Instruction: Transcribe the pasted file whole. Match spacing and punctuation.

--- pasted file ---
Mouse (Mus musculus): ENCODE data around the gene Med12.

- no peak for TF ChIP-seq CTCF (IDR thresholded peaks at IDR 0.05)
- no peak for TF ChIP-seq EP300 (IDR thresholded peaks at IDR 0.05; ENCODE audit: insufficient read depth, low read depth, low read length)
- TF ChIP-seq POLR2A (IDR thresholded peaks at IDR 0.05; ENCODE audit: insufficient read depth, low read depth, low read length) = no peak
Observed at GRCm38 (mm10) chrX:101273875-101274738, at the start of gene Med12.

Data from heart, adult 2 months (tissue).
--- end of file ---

Mouse (Mus musculus): ENCODE data around the gene Med12.

- no peak for TF ChIP-seq CTCF (IDR thresholded peaks at IDR 0.05)
- no peak for TF ChIP-seq EP300 (IDR thresholded peaks at IDR 0.05; ENCODE audit: insufficient read depth, low read depth, low read length)
- TF ChIP-seq POLR2A (IDR thresholded peaks at IDR 0.05; ENCODE audit: insufficient read depth, low read depth, low read length) = no peak
Observed at GRCm38 (mm10) chrX:101273875-101274738, at the start of gene Med12.

Data from heart, adult 2 months (tissue).